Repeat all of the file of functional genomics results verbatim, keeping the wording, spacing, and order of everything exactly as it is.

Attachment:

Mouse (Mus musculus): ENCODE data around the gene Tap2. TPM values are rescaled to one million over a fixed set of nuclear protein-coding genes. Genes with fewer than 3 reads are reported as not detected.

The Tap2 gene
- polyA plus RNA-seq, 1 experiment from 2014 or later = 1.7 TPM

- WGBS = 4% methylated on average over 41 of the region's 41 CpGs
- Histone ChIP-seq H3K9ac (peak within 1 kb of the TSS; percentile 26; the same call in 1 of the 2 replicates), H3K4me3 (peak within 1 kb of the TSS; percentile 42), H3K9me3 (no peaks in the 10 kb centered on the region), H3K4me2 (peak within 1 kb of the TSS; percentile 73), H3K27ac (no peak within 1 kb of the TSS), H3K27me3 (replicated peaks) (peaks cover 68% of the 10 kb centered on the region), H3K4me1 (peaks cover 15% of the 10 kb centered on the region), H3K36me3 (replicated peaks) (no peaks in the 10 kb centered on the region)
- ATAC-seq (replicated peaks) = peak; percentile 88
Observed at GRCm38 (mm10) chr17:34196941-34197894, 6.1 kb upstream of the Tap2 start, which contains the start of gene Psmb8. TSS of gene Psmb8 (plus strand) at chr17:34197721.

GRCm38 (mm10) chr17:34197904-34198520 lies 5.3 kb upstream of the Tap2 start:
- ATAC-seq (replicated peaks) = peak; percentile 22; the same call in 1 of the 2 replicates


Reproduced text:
Mouse (Mus musculus): ENCODE data around the gene Tap2. TPM values are rescaled to one million over a fixed set of nuclear protein-coding genes. Genes with fewer than 3 reads are reported as not detected.

The Tap2 gene
- polyA plus RNA-seq, 1 experiment from 2014 or later = 1.7 TPM

- WGBS = 4% methylated on average over 41 of the region's 41 CpGs
- Histone ChIP-seq H3K9ac (peak within 1 kb of the TSS; percentile 26; the same call in 1 of the 2 replicates), H3K4me3 (peak within 1 kb of the TSS; percentile 42), H3K9me3 (no peaks in the 10 kb centered on the region), H3K4me2 (peak within 1 kb of the TSS; percentile 73), H3K27ac (no peak within 1 kb of the TSS), H3K27me3 (replicated peaks) (peaks cover 68% of the 10 kb centered on the region), H3K4me1 (peaks cover 15% of the 10 kb centered on the region), H3K36me3 (replicated peaks) (no peaks in the 10 kb centered on the region)
- ATAC-seq (replicated peaks) = peak; percentile 88
Observed at GRCm38 (mm10) chr17:34196941-34197894, 6.1 kb upstream of the Tap2 start, which contains the start of gene Psmb8. TSS of gene Psmb8 (plus strand) at chr17:34197721.

GRCm38 (mm10) chr17:34197904-34198520 lies 5.3 kb upstream of the Tap2 start:
- ATAC-seq (replicated peaks) = peak; percentile 22; the same call in 1 of the 2 replicates